The standard Sudoku puzzle is a 9 × 9 grid partitioned into 3 × 3 square boxes and partially filled with symbols from the set {1, 2, ..., 9}, with the goal of the puzzle being to complete the grid so that each symbol appears once and only once in each row, column, and box. We study generalized Sudoku puzzles, set on an n × n grid with cells partitioned into n boxes (sometimes called cages) of height h and width w such that hw = n. Throughout this work, these generalized Sudoku are referred to as (h, w)-Sudoku when h and w are significant, but as simply Sudoku otherwise. The goal of solving a partially filled (h, w)-Sudoku puzzle remains the same; complete the Sudoku by assigning placements in the grid to each symbol from {1, 2, ..., hw} so that each symbol appears once and only once in each row, column, and box. This thesis is specifically concerned with establishing conditions which guarantee a fractional Sudoku completion. A fractional Sudoku completion is an assignment of a set of weights to each symbol-cell incidence, representing the proportion of the symbol for that specific cell. The total weight of symbols for each cell must sum to one, and the sum of the weights for each symbol must be exactly one across the cells from each row, column, and box. These conditions still require a balanced distribution of symbols throughout the grid, but with considerably more flexibility than the typical Sudoku conditions. In order to apply graph theoretic techniques to the problem, we develop a 4-partite graph representation, GP , for a partial Sudoku, P . The 4 parts correspond to the rows, columns, symbols, and boxes of P , and the edges of GP indicate the conditions for a completed Sudoku that remain unsatisfied in P . We then introduce the concept of a tile: a 4-vertex subgraph of GP , which represents a valid symbol placement in P . Completing P is equivalent to decomposing the edges of GP into these tiles. We then use an edge-tile inclusion matrix to relate the existence of such a decomposition to the existence of an solution vector with {0, 1} entries for a specific linear system. It is here that we move to the fractional setting through a relaxation of what constitutes an acceptable solution to the linear system - specifically, we are satisfied with solution vectors for which all entries are non-negative. To find conditions that guarantee such a solution exists we study the Gram matrix of the edge-tile inclusion matrix for the empty (h, w)-Sudoku, denoted M. We show that M is symmetric and that each element of M corresponds to a pair of edges in the graph representation Ghw of the empty (h, w)-Sudoku grid. We then leverage the inherent symmetry of equivalence relations between these edges to establish a Sudoku adjacency algebra which contains M . This allows us to explicitly construct a generalized inverse for M . This generalized inverse, along with some applied perturbation theory, is used to show that given large enough h and w, the linear system for any sufficiently sparse partial (h, w)-Sudoku is a minor perturbation of the linear system for the empty (h, w) Sudoku, and therefore allows a fractional completion. After presenting this main result, we take a brief detour to consider the unique case of Sudoku puzzles with thin boxes, examining how fixing the box width variable w while allowing height h to grow asymptotically influences the density conditions necessary for fractional completion. We also give an overview of our exploratory use of the Schur complement for matrix decomposition. Although this method didn’t directly feed into our primary results, it was instrumental in the discovery of the equivalence relations we used to construct our Sudoku adjacency algebra. Finally, we explore the potential applicability of our methodologies to certain Sudoku variants and acknowledge the limitations inherent in our approach. In the appendices, we provide additional resources that complement the main body of our work. In Appendix A, we give a factorization of the Sudoku matrix M and its eigenvectors as Kronecker products for readers who wish to more directly compare our methodology to algebraic graph theory work done on Sudoku by other researchers. Appendix B presents a series of interactive and educational activities designed to introduce students to the basic principles of Latin squares in a fun spy-themed setting.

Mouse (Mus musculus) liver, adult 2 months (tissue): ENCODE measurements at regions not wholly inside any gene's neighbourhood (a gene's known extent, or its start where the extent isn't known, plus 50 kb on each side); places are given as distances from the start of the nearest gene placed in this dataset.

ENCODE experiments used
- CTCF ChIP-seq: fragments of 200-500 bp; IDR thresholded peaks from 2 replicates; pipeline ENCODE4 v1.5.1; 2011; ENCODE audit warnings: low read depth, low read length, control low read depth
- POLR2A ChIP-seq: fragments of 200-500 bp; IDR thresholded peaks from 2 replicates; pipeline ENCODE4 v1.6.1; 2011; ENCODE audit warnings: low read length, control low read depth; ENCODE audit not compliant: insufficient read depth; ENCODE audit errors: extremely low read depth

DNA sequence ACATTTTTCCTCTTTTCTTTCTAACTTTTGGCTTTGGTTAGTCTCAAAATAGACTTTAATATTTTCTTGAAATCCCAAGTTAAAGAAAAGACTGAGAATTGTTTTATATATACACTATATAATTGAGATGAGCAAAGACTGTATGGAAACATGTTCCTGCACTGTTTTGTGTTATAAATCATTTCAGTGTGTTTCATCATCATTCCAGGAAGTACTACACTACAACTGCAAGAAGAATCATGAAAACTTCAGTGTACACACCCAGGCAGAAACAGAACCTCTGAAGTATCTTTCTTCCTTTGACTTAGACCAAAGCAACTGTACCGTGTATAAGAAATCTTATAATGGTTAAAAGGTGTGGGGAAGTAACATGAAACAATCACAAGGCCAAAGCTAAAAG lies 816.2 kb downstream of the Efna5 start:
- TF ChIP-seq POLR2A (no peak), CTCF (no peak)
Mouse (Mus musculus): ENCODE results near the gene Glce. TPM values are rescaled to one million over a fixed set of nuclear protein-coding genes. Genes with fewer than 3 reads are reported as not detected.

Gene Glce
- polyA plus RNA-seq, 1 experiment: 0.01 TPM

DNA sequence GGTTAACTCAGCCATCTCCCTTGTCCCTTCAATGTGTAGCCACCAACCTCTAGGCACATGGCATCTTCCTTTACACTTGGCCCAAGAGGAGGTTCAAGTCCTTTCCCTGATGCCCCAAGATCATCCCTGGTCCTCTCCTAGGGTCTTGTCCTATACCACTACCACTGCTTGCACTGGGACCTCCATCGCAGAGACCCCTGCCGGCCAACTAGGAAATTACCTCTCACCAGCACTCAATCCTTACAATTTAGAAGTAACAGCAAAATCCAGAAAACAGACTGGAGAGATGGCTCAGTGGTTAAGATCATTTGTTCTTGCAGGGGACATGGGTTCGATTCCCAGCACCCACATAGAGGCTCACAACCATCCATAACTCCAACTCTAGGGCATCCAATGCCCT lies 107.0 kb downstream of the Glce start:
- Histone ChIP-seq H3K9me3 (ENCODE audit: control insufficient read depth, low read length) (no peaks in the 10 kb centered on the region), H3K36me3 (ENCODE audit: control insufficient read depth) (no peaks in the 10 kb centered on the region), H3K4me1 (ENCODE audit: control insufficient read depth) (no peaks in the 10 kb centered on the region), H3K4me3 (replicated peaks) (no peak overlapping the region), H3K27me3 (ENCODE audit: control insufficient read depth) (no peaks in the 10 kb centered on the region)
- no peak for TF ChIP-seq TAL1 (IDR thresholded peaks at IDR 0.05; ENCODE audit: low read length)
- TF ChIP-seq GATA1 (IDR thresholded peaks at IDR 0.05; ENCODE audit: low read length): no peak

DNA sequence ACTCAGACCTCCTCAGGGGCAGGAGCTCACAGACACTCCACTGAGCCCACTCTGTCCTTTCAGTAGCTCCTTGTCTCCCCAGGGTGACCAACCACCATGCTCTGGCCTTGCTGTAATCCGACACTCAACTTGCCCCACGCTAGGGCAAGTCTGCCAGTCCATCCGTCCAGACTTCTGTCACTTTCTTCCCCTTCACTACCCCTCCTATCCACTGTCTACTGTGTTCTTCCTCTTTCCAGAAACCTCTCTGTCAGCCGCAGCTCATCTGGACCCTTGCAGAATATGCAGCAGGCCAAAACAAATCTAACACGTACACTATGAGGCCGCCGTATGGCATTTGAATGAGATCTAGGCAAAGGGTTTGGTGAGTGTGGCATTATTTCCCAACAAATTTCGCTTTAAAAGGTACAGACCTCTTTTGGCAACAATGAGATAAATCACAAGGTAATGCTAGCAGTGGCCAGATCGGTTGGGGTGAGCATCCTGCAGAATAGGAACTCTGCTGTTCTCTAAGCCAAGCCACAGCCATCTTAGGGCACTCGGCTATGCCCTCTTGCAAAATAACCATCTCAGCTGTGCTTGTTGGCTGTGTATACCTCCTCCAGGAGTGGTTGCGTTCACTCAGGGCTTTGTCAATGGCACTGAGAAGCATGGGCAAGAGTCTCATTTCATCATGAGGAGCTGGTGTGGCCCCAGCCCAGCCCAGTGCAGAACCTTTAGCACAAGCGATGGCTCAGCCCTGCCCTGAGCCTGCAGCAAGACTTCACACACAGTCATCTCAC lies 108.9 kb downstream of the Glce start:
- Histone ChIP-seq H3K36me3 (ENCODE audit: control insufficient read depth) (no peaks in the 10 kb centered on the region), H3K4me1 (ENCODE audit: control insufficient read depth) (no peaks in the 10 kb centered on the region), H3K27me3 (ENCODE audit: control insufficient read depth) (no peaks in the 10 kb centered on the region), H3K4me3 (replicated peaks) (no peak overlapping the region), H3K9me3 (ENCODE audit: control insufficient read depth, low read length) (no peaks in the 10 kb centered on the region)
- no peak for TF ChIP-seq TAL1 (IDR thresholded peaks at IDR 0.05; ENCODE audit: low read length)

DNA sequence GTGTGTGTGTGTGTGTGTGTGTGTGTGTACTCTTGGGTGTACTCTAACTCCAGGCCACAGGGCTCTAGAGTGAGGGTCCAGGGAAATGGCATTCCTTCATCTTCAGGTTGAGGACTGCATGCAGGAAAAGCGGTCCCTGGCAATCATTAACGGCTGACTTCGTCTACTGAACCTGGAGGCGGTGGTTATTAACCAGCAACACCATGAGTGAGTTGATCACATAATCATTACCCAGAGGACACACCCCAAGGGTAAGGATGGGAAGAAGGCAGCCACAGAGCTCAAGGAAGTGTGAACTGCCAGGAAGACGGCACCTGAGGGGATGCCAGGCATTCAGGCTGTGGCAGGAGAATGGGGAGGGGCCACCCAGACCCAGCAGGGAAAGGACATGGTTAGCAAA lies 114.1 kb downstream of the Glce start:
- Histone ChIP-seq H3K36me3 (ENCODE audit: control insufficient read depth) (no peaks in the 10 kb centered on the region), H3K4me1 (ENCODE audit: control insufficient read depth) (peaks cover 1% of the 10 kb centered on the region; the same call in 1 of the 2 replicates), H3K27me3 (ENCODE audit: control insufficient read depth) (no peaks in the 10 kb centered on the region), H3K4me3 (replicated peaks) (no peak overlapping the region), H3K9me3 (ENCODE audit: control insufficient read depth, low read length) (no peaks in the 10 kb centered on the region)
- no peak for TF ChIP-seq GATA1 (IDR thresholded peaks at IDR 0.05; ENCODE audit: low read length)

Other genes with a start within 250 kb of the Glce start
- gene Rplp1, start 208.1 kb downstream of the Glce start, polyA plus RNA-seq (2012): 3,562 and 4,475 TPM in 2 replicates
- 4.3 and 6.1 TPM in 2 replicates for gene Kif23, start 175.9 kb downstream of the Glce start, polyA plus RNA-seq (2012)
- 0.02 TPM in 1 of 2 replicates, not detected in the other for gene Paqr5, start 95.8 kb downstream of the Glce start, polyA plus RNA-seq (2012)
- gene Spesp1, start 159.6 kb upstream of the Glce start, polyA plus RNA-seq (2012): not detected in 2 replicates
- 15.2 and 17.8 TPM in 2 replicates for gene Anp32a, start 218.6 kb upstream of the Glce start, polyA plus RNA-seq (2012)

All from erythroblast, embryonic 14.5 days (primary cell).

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    Evaluating the impacts of anthropogenic development on large mammals across protected and industrialized landscapes in Western Canada